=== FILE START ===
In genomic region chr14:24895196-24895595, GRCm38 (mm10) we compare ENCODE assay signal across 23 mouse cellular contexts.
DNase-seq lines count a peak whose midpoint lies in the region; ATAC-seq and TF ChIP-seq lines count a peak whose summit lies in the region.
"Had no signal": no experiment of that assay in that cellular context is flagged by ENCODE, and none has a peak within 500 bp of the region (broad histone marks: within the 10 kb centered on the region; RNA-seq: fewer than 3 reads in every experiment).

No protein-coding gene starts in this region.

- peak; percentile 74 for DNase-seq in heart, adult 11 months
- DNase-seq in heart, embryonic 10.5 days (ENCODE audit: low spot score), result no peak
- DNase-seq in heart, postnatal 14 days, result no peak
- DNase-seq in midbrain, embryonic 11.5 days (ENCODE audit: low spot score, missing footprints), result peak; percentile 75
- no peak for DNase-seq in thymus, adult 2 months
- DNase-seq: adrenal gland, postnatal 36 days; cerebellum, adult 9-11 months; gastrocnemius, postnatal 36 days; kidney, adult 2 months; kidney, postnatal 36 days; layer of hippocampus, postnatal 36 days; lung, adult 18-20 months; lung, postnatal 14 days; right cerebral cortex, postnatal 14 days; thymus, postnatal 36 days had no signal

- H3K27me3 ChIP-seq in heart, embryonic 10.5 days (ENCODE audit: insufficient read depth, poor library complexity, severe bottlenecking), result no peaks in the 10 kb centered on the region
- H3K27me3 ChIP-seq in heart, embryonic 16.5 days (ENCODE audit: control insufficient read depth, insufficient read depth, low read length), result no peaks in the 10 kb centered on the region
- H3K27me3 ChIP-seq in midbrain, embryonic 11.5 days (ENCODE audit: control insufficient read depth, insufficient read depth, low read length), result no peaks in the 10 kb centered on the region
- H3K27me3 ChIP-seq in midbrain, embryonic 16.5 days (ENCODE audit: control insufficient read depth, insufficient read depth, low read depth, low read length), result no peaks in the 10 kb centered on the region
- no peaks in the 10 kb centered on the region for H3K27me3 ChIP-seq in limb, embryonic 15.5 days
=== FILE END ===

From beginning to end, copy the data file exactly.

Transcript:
In genomic region chr14:24895196-24895595, GRCm38 (mm10) we compare ENCODE assay signal across 23 mouse cellular contexts.
DNase-seq lines count a peak whose midpoint lies in the region; ATAC-seq and TF ChIP-seq lines count a peak whose summit lies in the region.
"Had no signal": no experiment of that assay in that cellular context is flagged by ENCODE, and none has a peak within 500 bp of the region (broad histone marks: within the 10 kb centered on the region; RNA-seq: fewer than 3 reads in every experiment).

No protein-coding gene starts in this region.

- peak; percentile 74 for DNase-seq in heart, adult 11 months
- DNase-seq in heart, embryonic 10.5 days (ENCODE audit: low spot score), result no peak
- DNase-seq in heart, postnatal 14 days, result no peak
- DNase-seq in midbrain, embryonic 11.5 days (ENCODE audit: low spot score, missing footprints), result peak; percentile 75
- no peak for DNase-seq in thymus, adult 2 months
- DNase-seq: adrenal gland, postnatal 36 days; cerebellum, adult 9-11 months; gastrocnemius, postnatal 36 days; kidney, adult 2 months; kidney, postnatal 36 days; layer of hippocampus, postnatal 36 days; lung, adult 18-20 months; lung, postnatal 14 days; right cerebral cortex, postnatal 14 days; thymus, postnatal 36 days had no signal

- H3K27me3 ChIP-seq in heart, embryonic 10.5 days (ENCODE audit: insufficient read depth, poor library complexity, severe bottlenecking), result no peaks in the 10 kb centered on the region
- H3K27me3 ChIP-seq in heart, embryonic 16.5 days (ENCODE audit: control insufficient read depth, insufficient read depth, low read length), result no peaks in the 10 kb centered on the region
- H3K27me3 ChIP-seq in midbrain, embryonic 11.5 days (ENCODE audit: control insufficient read depth, insufficient read depth, low read length), result no peaks in the 10 kb centered on the region
- H3K27me3 ChIP-seq in midbrain, embryonic 16.5 days (ENCODE audit: control insufficient read depth, insufficient read depth, low read depth, low read length), result no peaks in the 10 kb centered on the region
- no peaks in the 10 kb centered on the region for H3K27me3 ChIP-seq in limb, embryonic 15.5 days